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Formative Intervention

Formative Intervention is a method for studying concept formation inside organizations in moments of turmoil, confusion, or stagnation (Engeström, 2011). The interventionist researcher identifies the contradictions hindering organization development and presents them for discussion with the research participants. Typically, the researcher brings theoretical concepts from Cultural Historical Activity Theory (CHAT) to explain and analyze these contradictions. Despite provoking the participants to think about the contradictions, the interventionist leaves enough room for the participants to lead the discussion and take action. The development of participants’ agency is a sign that the intervention is reaching its goal: the formation of concrete concepts that can deal with the most pressing contradictions in the organization. The interventionist does not introduce or propose the concept, instead, she creates the conditions for its emergence, mainly through Change Laboratory workshops. Usually, formative interventions include ethnographic research on organization contradictions and double stimulation experiments with expansive instruments. I am doing research on framing participatory design projects as formative interventions.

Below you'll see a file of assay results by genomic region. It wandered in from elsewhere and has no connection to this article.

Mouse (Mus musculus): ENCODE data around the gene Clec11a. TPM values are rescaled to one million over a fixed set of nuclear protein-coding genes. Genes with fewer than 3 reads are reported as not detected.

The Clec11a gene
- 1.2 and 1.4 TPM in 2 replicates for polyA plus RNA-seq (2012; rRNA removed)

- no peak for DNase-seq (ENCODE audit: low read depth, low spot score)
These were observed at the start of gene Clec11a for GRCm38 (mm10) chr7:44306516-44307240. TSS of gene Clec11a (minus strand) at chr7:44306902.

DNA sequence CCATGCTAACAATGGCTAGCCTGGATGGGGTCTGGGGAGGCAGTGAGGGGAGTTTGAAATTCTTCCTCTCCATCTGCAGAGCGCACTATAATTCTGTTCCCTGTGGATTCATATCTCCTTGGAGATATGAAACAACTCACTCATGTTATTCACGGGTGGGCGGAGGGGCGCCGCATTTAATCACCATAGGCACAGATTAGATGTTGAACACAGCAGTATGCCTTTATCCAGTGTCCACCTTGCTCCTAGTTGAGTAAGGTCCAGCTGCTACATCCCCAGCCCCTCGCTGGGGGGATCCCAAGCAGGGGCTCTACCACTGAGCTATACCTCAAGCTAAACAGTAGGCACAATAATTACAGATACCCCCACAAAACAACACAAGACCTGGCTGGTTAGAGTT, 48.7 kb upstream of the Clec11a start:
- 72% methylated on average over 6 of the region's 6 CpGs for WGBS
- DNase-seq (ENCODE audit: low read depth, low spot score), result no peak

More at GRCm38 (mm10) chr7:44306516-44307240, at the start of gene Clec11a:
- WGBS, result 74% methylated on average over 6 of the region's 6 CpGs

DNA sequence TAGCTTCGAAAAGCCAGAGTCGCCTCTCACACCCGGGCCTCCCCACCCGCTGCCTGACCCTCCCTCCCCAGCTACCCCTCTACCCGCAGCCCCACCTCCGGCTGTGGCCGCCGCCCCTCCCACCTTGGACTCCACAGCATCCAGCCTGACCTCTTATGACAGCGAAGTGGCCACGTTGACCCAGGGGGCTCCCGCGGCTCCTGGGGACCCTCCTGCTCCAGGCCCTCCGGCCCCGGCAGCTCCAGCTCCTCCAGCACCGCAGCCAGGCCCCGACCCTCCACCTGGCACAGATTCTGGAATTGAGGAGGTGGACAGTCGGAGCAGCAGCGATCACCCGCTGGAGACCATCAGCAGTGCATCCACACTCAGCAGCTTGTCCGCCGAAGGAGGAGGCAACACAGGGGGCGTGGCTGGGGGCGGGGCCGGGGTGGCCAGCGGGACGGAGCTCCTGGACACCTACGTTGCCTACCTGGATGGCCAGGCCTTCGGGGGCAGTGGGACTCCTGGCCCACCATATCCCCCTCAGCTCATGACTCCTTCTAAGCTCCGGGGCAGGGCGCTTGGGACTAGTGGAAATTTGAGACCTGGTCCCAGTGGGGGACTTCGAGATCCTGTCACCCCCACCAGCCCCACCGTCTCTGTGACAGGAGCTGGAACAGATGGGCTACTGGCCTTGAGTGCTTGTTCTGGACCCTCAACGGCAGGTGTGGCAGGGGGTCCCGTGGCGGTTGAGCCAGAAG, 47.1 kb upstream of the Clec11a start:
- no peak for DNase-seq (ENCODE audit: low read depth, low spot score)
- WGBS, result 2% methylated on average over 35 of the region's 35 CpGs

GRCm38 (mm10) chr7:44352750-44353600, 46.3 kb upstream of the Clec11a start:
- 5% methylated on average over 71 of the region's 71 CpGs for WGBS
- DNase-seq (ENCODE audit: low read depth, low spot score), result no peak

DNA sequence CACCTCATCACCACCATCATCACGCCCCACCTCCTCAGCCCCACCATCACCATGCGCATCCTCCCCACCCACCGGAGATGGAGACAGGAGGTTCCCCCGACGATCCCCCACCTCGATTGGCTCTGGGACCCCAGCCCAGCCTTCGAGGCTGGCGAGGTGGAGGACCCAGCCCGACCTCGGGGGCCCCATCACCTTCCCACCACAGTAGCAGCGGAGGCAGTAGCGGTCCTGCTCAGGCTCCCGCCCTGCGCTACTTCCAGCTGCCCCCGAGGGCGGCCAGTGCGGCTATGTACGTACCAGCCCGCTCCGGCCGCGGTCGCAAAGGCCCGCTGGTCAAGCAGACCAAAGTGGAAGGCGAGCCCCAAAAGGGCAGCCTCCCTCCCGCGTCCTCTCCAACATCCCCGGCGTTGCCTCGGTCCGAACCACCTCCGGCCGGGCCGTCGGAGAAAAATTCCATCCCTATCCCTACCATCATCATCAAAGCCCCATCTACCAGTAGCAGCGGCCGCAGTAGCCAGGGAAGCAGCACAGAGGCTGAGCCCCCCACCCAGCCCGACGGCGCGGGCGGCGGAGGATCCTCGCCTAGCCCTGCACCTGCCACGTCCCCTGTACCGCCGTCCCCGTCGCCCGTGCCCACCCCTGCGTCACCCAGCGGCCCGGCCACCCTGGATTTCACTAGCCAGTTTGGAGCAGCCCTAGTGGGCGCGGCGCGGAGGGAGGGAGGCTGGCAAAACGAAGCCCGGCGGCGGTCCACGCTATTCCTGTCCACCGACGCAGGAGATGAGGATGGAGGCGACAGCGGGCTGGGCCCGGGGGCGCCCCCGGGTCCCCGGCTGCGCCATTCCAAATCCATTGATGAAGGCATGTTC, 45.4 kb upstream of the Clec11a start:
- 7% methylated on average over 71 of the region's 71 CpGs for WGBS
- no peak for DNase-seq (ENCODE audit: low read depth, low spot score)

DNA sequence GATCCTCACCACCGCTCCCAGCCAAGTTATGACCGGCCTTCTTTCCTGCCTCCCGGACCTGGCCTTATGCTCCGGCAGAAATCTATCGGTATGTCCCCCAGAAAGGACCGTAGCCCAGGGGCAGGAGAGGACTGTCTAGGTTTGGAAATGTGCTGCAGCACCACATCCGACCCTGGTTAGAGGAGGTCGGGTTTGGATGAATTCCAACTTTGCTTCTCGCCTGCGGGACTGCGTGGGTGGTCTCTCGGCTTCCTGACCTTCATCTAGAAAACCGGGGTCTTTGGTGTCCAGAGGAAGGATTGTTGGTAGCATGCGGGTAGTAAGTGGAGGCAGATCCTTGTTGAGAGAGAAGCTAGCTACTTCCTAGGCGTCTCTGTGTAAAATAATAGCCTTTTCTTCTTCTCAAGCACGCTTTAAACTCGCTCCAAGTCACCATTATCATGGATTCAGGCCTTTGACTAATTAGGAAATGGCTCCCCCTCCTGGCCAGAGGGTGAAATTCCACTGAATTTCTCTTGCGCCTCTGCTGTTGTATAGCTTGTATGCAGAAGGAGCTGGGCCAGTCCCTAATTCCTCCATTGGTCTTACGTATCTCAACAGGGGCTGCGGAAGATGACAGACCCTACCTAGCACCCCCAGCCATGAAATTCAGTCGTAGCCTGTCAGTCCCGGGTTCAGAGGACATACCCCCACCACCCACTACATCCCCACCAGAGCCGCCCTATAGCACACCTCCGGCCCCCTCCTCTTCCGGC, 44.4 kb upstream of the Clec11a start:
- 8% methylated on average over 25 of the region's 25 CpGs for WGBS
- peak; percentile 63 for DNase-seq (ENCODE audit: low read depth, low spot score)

Formative interventions are prone to acquire funding from organizations and funding agencies interested in figuring a way out of a crisis.

Reference: Engeström, Y. (2011). From design experiments to formative interventions. Theory & Psychology21(5), 598-628.

Categories: Methods & Tools.

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